There’s a stretch of A Road between us and Notso Bigtown. Not one of your nationally important, single digit A Roads – it doesn’t have any dual carriageway, for example, or even any Little Chefs. But it’s big enough: proper white lines, multi-lane roundabouts, crawler lanes, speed cameras, big lorries, snack vans and more lay-bys than you can shake a stick at. As of a few months ago – about the time we arrived – they had some major roadworks on that stretch, strained mightily & brought forth a gnat: a bike lane. Not much of a bike lane, admittedly. For a start it runs from one arbitrary point in the middle of nowhere to another not terribly far away arbitrary point in the middle of nowhere. For another start, it’s shared with any pedestrians there might happen to be, my least favourite sort of bike lane. And for a third start, it’s only on one side of the road so that any bikes actually using it westbound are forced to ride against the traffic – never fun in the hours of darkness, and dangerous if any cars want to turn across the lane, although at least the shortness of the bike lane means that at least is not going to happen. But hey, it’s a bike lane and even if it was only built because the powers that be had targets for putting in so many kms of bike lane and no targets for putting them anywhere actually useful, it’s the only bike lane that A road’s got if you don’t count the (I swear to God) nine-inch wide red-tarmacked extravaganza that runs through Papershop Village. Which I don’t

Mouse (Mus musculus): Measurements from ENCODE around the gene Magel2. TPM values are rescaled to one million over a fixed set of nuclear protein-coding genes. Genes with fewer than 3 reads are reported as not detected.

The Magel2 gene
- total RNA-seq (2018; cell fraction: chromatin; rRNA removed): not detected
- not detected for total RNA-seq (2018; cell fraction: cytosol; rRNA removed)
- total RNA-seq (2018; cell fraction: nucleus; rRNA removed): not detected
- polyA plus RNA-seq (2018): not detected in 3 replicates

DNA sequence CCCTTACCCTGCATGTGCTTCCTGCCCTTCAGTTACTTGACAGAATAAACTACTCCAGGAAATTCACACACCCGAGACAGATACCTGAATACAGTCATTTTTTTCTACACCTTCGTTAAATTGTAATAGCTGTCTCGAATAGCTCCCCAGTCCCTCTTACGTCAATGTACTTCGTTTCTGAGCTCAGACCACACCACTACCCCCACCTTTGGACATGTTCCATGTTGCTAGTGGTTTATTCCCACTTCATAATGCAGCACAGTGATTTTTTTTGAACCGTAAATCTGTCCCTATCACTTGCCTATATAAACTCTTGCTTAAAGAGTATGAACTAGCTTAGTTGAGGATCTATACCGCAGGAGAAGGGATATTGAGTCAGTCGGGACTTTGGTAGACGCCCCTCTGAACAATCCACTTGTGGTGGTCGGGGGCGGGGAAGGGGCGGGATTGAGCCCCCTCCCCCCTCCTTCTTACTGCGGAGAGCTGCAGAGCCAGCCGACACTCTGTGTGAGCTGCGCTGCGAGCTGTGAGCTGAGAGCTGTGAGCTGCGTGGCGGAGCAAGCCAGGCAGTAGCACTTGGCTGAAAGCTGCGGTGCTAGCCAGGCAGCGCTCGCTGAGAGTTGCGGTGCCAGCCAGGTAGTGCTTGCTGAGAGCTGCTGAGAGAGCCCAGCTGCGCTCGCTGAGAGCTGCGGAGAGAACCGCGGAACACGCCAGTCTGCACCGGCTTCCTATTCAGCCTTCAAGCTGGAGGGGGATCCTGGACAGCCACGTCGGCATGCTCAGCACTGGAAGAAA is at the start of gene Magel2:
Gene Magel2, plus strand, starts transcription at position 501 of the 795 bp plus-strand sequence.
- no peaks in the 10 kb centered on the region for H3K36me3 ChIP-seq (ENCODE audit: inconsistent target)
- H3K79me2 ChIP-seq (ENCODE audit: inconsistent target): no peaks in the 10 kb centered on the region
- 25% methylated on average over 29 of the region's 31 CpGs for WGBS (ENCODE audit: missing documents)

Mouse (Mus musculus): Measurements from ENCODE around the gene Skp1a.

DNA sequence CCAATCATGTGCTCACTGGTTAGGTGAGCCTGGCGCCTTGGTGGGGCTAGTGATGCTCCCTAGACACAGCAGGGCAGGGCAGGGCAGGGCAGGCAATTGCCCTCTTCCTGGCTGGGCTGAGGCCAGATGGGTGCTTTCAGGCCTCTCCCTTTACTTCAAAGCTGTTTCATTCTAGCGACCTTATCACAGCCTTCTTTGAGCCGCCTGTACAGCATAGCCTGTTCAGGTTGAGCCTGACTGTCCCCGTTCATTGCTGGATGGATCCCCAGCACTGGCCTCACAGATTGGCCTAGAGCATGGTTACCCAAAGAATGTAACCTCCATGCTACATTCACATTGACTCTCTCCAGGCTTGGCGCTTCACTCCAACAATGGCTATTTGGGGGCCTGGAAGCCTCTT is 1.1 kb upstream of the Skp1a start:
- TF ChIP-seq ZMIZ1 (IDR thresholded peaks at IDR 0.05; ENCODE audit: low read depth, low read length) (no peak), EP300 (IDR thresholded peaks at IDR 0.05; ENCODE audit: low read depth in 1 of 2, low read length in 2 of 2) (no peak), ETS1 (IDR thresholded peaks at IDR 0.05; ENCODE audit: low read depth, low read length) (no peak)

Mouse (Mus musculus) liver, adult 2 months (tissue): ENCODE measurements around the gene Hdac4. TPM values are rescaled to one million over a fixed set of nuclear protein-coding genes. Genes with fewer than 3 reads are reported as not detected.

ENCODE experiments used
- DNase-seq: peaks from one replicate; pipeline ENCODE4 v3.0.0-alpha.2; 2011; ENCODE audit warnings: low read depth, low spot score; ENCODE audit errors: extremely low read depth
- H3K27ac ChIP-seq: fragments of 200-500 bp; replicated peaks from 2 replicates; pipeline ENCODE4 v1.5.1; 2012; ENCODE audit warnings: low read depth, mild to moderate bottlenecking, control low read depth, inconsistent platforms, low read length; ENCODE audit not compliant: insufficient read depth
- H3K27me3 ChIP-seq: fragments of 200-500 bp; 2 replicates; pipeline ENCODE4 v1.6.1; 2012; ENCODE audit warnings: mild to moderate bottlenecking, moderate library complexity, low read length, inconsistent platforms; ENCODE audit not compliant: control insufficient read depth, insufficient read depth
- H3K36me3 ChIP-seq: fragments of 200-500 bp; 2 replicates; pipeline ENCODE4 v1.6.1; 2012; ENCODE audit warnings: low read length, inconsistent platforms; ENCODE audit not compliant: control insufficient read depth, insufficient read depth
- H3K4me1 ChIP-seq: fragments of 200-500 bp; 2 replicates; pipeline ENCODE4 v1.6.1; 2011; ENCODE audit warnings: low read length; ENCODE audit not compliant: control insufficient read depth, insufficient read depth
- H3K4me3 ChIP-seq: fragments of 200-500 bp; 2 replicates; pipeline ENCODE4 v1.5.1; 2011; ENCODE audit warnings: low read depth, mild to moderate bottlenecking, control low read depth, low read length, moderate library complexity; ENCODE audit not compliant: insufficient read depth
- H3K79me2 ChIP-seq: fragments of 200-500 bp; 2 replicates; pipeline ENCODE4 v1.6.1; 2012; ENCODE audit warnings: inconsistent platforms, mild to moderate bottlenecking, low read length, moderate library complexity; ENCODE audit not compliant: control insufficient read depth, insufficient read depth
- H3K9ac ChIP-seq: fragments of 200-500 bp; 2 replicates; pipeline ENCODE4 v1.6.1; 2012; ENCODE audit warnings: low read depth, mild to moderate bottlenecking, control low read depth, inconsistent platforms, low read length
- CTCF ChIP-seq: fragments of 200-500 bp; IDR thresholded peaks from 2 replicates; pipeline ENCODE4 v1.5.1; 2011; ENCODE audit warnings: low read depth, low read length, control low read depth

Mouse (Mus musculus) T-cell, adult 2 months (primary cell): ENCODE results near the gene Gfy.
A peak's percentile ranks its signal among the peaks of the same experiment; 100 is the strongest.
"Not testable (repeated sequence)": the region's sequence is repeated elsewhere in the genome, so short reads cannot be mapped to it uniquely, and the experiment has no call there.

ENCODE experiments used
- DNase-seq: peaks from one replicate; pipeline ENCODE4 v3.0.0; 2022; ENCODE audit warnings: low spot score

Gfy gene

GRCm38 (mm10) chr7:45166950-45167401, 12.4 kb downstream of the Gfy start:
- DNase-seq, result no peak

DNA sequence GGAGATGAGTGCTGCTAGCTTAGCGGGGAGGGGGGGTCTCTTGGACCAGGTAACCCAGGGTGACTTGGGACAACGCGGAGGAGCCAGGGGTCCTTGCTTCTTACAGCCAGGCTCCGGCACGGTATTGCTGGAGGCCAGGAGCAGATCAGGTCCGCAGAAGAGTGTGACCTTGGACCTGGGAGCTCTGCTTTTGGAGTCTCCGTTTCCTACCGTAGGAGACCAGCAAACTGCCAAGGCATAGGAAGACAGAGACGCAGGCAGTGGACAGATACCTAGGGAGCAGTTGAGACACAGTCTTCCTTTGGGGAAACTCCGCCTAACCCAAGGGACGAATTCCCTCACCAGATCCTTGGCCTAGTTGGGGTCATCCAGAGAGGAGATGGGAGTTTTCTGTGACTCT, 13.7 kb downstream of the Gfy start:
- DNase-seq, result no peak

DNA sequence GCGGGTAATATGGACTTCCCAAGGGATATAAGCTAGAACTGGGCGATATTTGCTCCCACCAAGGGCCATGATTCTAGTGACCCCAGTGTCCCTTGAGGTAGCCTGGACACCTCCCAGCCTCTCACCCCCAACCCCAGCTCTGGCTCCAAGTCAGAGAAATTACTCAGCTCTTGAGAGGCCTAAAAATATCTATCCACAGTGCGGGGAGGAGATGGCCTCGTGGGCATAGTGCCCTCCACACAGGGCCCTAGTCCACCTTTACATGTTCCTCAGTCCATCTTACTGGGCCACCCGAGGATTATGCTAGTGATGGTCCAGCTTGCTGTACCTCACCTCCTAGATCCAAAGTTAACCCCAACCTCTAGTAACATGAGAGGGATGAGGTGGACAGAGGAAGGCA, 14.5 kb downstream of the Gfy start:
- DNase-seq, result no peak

And that, my friends, is why it was an extremely bad place for twat tourist family to park their twat tourist car and get out their twat picnic table and start having a picnic. You’d think after passing about nineteen dozen of them, they’d have known what a lay-by looked like by now, and that the picture of the bike and it being a bit narrow might have tipped them off, but no. That’s holiday makers for you, I’m afraid. Leave your brains behind.

Looks like the tourist season is in full swing up here in the middle of nowhere. And I don’t think I’m going to like it one bit…